For example, someone might pray for the resolution of a problematic situation. Over the next few weeks many events happen related to that situation. The events which confirm that God is resolving the problem are more likely to stick in that person's memory than events that might be evidence that God is not resolving the problem, or that God is not really doing as much as He could. This is confirmation bias. And magical thinking is the reasoning by which the person thinks that the prayer has something to do with the subsequent events.

Our brains are wired to find patterns, and to establish explanations. Confirmation bias and magical thinking are two of the many ways our minds go about doing that, and our brains tend rather to prefer false positives than to discard patterns and explanations. It is often safer that way.


Religion is like a pearl, with layers of calcium added over ages for many different reasons. Some reasons are political, like the need to establish a sense of a single national identity, or the feeling of being a united collective. Some reasons are noble, like the desire to motivate people to pass on inspirational ideas like the principle of forgiveness. Other reasons may be less noble, but serve a need at the time, like the need to motivate an army of soldiers. Some reasons fulfil basic requirements of human nature, like our need to find a rational cause for the effects we see around us; a cause for disastrous weather conditions, a cause for tragic death, or simply a cause for the sun rising, and for the cycle of the seasons and the feeling you get when spring comes around and flowers bloom and the opposite sex looks so wonderful. We also need to feel like we have a purpose, and we need something to hope for when we despair. We are social animals, and for us joy shared is joy multiplied. Christians always have a friend in Jesus. But even if you aren't Christian, all religions provide a community of people who will be happy to share in your happiness, and know what to do when you are sad. Humans find comfort, calm and security in routine and ritual. And in times of challenge, adversity, or just greed, societies need to forge themselves into single-minded units, demonising their adversaries, and believing, unquestioningly, that their side is right. Religion in general, and Christianity like any other, is used to meet all these requirements.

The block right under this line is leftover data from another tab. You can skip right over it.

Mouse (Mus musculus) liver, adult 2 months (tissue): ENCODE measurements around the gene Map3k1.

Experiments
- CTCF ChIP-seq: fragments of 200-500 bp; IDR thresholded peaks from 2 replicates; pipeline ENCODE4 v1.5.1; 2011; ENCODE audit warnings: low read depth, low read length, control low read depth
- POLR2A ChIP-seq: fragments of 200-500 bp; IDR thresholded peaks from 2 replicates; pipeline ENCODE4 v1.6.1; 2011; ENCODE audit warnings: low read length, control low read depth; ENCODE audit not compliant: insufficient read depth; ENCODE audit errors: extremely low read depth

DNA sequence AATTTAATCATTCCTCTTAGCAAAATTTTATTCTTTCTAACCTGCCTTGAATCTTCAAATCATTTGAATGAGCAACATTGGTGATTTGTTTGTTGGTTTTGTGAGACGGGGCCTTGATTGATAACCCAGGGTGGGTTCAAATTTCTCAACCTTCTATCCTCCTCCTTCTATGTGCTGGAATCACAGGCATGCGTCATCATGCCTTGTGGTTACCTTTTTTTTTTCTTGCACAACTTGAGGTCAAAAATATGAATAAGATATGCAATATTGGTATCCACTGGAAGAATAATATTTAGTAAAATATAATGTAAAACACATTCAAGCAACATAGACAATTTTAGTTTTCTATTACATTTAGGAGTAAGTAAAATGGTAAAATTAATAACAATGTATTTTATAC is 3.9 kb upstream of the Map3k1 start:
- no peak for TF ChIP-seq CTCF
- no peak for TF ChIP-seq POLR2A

Humans share characteristics of pack- or herd animals. The mechanism by which authority works in our brains pre-dates our humanness. So the way in which religion is propagated is well established; an authority figure tells us something, and by their authority we believe it. As more people believe it, and form a group, so that belief is reinforced. The longer we believe something, the more tightly we tend to hold onto that belief.